Sharpes Rifle

Discussion in 'Auto & Semi-Auto Discussion' started by ccase39, Sep 22, 2013.

  1. ccase39

    ccase39 Member

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    I am seriously considering getting an 1860's model Sharpes. Do any of you guys have any experience with these? Can I even find Ammo for it or do I have to load my own? Any recs on where to purchase?
     
  2. MisterMcCool

    MisterMcCool Well-Known Member Supporter

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    Are .52 caliber cartridges even legal without a destructive device permit, or is there an exception for antiques and reproductions?
     

  3. nitestalker

    nitestalker New Member

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    The 1860s Sharps were loaded with regular black powder poured into the chamber after dropping a bullet in. The military issued paper Ctgs. and percussion caps. The Mdl. of 1874 used center-fire ammunition. The Sharps ammunition and reloading components are available thru Buffalo Arms, Midway etc.
    You can get paper for rolling ammo for the early Sharps. My choice is the later 1874 model in .45-70 or 45-110. The .45-90 is a good choice and will work well with the .45-70 or 45-90. good luck.

    I am slamming some 600 meter gongs with a Sharps 1874 "Gemmer" Long Range with a Leatherwood period scope. I am firing a .45-110 CTG. laoded with 110 grs. of Goex express with a 550 grs bullet poured 20-1 and paper patched over a .060. "Vegie" wad. Unless you are an advanced black powder reloader go with the Sharps in a .45-70 caliber.
     

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  4. ccase39

    ccase39 Member

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    I definitely want one that shoots cartridges. I thought they started that in the mid 60.s. Looks like a mid 70s is what I am looking for. Any idea on pricing or good places to buy? I see them vary between 2k and 25k.
     
  5. winds-of-change

    winds-of-change The Balota's Staff Member

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    I have shot a 1874 Sharps. Man, that thing has some serious recoil. :eek:
     
  6. nitestalker

    nitestalker New Member

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  7. ccase39

    ccase39 Member

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    God I have problems sighting in my 30-06. Once I get about 10 rds through it Im done.
     
  8. JonM

    JonM Moderator

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    get one in 45-70. the sheer massive weight of a octagon sharps makes it feel like a 223.

    you cant use anything but low powered off the shelf stuff in one anyway.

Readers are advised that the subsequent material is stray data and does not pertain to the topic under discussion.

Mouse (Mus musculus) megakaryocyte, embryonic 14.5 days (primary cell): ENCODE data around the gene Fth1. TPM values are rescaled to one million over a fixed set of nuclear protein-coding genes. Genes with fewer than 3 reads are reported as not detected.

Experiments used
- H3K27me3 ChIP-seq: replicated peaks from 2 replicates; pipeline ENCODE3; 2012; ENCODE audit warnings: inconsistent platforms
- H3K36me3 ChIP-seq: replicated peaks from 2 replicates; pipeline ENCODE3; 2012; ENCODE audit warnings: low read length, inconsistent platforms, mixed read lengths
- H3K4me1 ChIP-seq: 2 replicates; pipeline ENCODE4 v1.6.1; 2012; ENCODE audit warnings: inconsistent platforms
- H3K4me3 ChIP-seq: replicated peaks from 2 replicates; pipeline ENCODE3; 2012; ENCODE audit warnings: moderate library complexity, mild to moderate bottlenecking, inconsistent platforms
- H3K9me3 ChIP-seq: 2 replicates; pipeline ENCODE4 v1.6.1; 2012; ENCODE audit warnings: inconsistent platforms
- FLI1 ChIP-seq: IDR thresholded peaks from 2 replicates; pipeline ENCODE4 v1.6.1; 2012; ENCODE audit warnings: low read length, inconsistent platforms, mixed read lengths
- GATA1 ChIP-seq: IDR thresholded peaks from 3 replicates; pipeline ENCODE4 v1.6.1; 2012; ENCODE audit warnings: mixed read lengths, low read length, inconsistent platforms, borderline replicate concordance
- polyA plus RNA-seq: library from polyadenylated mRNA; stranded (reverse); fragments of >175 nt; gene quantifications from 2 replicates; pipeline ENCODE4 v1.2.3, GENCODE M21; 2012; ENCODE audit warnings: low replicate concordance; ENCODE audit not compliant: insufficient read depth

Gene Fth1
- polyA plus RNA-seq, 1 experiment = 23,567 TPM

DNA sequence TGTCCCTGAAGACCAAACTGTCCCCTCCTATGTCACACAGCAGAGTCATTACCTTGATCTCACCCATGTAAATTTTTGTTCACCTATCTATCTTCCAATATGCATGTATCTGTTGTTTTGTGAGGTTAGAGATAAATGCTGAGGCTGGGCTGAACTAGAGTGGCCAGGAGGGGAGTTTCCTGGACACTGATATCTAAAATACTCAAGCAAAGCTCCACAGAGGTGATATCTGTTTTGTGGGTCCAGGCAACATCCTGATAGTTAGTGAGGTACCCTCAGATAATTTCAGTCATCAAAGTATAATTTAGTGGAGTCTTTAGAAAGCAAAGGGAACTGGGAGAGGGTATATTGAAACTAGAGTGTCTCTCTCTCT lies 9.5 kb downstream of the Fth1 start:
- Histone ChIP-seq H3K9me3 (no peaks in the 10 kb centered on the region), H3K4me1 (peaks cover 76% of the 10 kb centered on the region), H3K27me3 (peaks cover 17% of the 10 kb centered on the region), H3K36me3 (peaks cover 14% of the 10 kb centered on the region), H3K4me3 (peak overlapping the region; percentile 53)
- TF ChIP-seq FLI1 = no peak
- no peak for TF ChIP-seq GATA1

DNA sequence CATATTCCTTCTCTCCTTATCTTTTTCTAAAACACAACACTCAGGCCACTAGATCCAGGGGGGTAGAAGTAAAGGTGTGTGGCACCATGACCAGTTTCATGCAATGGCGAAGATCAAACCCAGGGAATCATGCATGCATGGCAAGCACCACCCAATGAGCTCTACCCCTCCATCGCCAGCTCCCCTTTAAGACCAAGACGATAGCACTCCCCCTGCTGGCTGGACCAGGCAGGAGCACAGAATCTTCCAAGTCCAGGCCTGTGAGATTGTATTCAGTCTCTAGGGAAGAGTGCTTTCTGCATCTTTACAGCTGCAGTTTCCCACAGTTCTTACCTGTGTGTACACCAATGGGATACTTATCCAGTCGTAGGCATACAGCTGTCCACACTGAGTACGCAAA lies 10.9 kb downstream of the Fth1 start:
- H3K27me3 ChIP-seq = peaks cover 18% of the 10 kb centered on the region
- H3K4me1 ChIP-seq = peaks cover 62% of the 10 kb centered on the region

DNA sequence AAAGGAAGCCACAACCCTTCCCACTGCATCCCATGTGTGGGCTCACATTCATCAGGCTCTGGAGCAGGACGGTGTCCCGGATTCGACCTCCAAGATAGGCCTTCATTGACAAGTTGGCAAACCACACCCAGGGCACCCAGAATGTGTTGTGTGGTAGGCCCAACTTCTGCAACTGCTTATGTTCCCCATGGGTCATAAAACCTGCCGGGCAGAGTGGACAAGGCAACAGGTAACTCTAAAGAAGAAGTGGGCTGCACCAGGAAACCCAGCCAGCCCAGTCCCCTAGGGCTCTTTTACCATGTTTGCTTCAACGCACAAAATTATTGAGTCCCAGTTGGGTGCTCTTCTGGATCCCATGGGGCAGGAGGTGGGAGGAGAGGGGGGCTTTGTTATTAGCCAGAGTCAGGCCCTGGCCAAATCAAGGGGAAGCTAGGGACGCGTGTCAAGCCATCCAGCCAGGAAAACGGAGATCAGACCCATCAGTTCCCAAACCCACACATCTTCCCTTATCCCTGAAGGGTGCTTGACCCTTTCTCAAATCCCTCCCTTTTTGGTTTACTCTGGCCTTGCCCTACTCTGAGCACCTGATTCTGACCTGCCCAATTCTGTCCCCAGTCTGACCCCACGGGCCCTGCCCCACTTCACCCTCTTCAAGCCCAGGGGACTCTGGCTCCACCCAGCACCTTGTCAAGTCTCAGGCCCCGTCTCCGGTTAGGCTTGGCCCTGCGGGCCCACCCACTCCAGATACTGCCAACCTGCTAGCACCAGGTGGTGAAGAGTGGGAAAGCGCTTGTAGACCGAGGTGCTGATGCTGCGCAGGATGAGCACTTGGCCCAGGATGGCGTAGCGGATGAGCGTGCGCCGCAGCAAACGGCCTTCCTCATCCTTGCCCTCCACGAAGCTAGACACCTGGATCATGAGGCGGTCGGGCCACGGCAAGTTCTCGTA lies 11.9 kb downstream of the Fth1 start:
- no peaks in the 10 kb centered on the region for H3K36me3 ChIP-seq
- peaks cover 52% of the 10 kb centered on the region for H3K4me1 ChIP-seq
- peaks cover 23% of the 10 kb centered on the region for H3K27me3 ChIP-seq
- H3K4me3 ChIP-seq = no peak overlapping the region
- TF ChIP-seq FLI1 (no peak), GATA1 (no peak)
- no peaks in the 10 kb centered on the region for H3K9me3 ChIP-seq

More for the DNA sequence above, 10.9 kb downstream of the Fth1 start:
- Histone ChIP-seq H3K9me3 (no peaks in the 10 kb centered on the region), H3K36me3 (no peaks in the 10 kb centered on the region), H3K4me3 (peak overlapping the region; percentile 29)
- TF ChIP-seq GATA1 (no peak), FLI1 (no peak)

9. rachilders

    rachilders New Member

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    I guess some people could consider a Sharps to be the semi-auto of it's day (this area is about semi-auto rifles, right). I personally think it was the Henry, then the Winchester, lever actions.
     
  10. winds-of-change

    winds-of-change The Balota's Staff Member

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    I only shot one round out of it. And I kept checking my shoulder for bruising. I didn't get a bruise but, damn, that rifle hurt.
     
  11. JonM

    JonM Moderator

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    Your length of pull is too short for a sharpes winds. A too long pull on a rifle really amplifies felt recoil since your stretching to reach the trigger this puts the stock way out of position.
     
  12. winds-of-change

    winds-of-change The Balota's Staff Member

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    Yes, I believe that was a part of it. They kept saying, "That didn't hurt, did it?" I said, "yes, it did." Them, "No, it didn't." Me, YES, IT DID!" Hahaha
     
  13. nitestalker

    nitestalker New Member

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    The Sharps are proof tested to 35,000 PSI. In the 45-70 for long range you are not using the modern light bullets. The lead 550 grs. Lyman Postell, 45-70 will deliver a heavy recoil from a 13 lbs. rifle. The 45-110 delivers the power of the 458. Lott. These are not mild sporting rifles.
    The 45-70-550 . loaded with the paper patch can generate some serious power out to 1,000 yards.:) Many shooters today use the puff "Cowboy loads" the Buffalo Hunters were not playing it was for real.:)
     
  14. John_Deer

    John_Deer New Member

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    And the heavy barrel gives it the balance of a balloon anchor. I have never fired a sharps but I have fired black powder rifles with a long octagon barrel. I found the experience to be less than stimulating. It's a good thing one needs to hide behind something to hunt effectively. A lot of people can't hold up a sharps without a rest.
     
    Last edited: Sep 29, 2013